One of the most perplexing issues in communications policy, and perhaps the longest-running — already with a convoluted 20-year history — is that of the cable television set-top box (STB). Two decades ago, Congress mandated that the Federal Communications Commission (FCC) set rules requiring the “commercial availability” of “navigation devices” for video programming. Yet after a score of rulemakings, orders and appeals, little if anything has changed. Can it? We may finally be on the verge of a new era…but to understand why requires a brief excursion into history.
Nearly all consumers obtain their STBs from the cable system operator that also provides them linear television programming, local broadcast channels and often broadband Internet access as well. This captive, rental market is a lucrative one for cable firms and one that, as other DisCo commentators have observed, seems totally inconsistent with the evolution of most communications markets, which have exhibited vibrant innovation at the edge of the network. Why is it that a consumer can easily buy or finance (or get free from their carrier) a smartphone, WiFi router or other digital device with scores of features, functions and intuitive interfaces for their voice and data communications but not for consumption of television programming? Why is it that the cable TV industry has remained “relatively immune to the innovation bug”?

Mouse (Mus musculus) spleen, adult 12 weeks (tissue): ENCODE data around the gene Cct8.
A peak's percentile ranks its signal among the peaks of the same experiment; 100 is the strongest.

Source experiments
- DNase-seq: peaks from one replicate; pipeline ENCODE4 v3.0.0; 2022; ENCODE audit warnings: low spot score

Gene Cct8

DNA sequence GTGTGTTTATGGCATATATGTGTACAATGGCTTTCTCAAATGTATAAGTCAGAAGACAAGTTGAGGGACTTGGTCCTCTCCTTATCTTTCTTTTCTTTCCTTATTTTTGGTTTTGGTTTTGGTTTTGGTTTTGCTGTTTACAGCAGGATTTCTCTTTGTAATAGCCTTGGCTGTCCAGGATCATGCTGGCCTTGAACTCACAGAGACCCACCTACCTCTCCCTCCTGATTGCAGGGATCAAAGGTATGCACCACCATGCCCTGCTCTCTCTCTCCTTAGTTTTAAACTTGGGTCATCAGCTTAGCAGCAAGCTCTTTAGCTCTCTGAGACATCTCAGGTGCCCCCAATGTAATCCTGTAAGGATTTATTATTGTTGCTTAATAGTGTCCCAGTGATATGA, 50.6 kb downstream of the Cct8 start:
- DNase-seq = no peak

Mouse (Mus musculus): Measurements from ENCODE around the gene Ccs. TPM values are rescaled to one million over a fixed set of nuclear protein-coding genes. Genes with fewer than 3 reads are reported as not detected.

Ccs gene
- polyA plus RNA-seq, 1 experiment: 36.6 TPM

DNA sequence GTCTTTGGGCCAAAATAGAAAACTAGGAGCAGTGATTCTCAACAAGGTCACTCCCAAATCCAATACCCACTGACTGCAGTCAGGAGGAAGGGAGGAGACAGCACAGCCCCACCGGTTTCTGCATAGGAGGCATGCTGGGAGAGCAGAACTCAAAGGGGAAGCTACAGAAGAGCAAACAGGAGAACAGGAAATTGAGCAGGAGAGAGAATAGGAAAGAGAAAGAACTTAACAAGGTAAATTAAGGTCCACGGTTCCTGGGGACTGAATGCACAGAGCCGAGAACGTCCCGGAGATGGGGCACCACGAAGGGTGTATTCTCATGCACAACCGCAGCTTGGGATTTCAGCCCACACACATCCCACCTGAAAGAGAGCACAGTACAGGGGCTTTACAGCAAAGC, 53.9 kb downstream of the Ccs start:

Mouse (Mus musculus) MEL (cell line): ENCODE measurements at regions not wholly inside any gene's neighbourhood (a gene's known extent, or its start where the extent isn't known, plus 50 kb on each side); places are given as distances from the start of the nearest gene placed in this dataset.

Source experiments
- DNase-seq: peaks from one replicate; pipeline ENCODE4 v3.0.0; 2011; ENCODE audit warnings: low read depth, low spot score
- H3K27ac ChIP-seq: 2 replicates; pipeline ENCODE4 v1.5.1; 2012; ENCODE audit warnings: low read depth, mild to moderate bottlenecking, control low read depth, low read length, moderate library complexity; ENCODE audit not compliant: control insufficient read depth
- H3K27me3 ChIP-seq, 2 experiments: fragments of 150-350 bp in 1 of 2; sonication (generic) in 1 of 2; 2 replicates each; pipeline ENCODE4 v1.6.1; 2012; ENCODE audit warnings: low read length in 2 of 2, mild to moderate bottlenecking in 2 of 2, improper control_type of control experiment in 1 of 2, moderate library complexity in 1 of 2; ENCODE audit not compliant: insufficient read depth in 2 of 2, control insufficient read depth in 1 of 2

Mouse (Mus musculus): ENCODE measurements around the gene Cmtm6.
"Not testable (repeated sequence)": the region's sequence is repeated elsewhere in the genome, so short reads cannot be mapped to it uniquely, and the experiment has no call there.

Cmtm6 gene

Part of the answer is the law itself. The 1996 legislative effort that gave birth to the commercial availability mandate was a compromise, one which sought to reassure cable operators against a risk of piracy by requiring that the FCC’s implementing regulations could not “jeopardize the security of multichannel video programming…, or impede the legal rights of a provider of such services to prevent theft of service.” Remember that in the 1980s, signal piracy was a pervasive problem with cable and satellite-delivered television programming. So at the time, this caveat seemed both appropriate and necessary, especially because the prevailing mode of signal protection, analog “scrambling,” had few if any practical alternatives.
As I’ve noted, however, with the transition from analog to digital cable transmission now complete, scrambling has been replaced by far more impervious digital authentication protocols for pay TV. Yet the law has still languished, and in one important way moved backwards.